Tropical Frog's Shrill Mating Song Keeps Southern California Residents Up at Night

PHOTO:The coqui frogs mating call is so loud that people have thought it to be a bird, radio and even house alarm. PlayKABC
WATCH Singing Frogs Invade in Southern California

An invasive species of tiny but loud frogs has been keeping residents in Southern California up at night.

The coqui frog, a small tree frog native to Puerto Rico and more recently Hawaii, has established populations in Southern California, much to the dismay of the locals thanks to the males’ screeching mating calls, ABC-owned station KABC in Los Angeles reported.

“It is extremely loud, and they will just make that ‘coqui’ call over and over ... sometimes all night long,” Greg Pauly, a herpetology curator at the Natural History Museum, told KABC.

The calls are so shrill that people have mistaken them for house alarms. In one instance, the police were even called, he said.

“Beverly Hills police showed up to try to get the homeowner to turn off this broken alarm, but the broken alarm was in fact just a male coqui frog looking for a female,” Pauly said.

PHOTO:A 1-day-old coqui frog is smaller than the size of a fingernail. KABC
PHOTO:A 1-day-old coqui frog is smaller than the size of a fingernail.

The coqui frog was unintentionally introduced to Hawaii in the 1980s, and it quickly spread across the state’s four main islands. It’s now considered a pest species, according to the Hawaii Invasive Species Council, and home values in some parts of Hawaii have decreased because of the frog’s song, KABC reported.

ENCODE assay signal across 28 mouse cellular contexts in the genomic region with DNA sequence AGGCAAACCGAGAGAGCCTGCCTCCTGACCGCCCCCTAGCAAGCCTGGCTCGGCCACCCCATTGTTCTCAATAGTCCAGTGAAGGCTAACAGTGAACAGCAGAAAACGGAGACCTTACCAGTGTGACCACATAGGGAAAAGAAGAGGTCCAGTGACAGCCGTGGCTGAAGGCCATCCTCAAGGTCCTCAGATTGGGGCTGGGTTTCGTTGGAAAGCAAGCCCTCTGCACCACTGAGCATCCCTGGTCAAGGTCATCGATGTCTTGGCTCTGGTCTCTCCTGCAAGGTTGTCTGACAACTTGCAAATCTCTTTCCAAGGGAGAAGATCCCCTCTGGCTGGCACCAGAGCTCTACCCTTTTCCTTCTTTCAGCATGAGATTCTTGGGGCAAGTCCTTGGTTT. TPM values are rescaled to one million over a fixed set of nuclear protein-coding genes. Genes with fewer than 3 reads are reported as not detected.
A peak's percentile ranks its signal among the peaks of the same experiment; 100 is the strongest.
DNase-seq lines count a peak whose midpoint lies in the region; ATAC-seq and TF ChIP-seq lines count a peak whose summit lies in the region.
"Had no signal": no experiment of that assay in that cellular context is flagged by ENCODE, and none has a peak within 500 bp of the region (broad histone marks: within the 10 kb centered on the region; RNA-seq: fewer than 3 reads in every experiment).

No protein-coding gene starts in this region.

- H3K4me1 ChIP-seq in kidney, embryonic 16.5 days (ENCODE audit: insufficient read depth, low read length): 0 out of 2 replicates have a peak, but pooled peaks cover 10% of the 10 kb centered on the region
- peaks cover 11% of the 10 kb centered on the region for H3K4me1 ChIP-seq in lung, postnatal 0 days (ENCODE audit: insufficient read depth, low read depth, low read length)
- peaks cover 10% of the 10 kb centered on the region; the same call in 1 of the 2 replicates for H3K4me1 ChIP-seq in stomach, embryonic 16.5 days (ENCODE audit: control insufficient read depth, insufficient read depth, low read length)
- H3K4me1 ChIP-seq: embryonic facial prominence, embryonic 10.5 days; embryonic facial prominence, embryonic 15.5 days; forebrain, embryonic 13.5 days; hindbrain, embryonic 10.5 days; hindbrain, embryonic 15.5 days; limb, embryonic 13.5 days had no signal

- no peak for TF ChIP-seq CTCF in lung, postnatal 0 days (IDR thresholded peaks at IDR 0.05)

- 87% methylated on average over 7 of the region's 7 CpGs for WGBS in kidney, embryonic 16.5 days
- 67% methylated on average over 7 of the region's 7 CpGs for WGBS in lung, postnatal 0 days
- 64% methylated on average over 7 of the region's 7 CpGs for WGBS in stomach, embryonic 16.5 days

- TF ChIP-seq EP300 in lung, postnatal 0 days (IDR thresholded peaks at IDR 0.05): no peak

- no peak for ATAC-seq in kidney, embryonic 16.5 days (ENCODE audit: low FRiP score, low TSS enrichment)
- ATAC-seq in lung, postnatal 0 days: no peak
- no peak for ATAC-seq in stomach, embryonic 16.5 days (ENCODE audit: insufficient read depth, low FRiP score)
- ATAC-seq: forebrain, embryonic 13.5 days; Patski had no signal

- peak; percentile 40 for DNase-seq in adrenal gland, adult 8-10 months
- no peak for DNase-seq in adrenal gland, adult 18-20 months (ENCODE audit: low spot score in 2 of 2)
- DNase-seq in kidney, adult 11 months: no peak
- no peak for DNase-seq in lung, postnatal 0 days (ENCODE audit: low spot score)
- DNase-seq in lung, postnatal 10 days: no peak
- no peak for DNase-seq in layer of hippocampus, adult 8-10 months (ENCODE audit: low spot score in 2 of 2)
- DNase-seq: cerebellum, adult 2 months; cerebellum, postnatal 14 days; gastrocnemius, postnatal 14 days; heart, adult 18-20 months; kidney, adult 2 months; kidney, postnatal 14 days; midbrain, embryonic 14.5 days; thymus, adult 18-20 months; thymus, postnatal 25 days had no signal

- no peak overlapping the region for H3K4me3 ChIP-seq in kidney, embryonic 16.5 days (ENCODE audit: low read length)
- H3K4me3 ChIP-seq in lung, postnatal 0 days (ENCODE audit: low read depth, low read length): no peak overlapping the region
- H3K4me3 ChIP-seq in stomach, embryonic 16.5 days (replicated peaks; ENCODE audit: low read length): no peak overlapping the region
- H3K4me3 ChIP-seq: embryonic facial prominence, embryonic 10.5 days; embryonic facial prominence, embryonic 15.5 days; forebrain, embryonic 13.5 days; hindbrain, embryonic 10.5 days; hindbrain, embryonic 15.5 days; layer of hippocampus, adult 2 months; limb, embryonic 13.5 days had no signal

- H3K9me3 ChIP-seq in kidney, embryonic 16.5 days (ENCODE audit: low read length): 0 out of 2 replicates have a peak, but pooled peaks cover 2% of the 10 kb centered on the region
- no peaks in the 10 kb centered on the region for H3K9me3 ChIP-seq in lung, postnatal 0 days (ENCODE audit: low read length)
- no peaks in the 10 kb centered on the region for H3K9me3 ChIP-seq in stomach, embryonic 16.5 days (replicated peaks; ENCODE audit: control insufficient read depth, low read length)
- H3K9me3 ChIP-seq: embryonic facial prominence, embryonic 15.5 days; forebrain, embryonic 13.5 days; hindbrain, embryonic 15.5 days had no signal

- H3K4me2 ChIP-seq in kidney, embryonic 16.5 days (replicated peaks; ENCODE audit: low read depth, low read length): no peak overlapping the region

Experts believe the coqui frog made its way to California by hiding in the leaves of tropical plants flown in from Hawaii, according to KABC. The frog’s tiny size may have helped it arrive in the continental U.S. undetected.

PHOTO:The coqui frog is native to Puerto Rico and later appeared in Hawaii. The species is thought to have invaded Southern California by hiding in things like plants that come in from Hawaii. KABC
PHOTO:The coqui frog is native to Puerto Rico and later appeared in Hawaii. The species is thought to have invaded Southern California by hiding in things like plants that come in from Hawaii.

Coqui frogs prefer wet conditions but can survive Southern California’s dry climate by hanging around sprinkler systems at homes and plant nurseries, KABC reported.

Animal authorities are trying to keep the frogs’ reproduction contained until the summer, when the weather will be drier.

While the call may be music to female coquis, it is designed to repel other males during mating season, according to the National Wildlife Federation.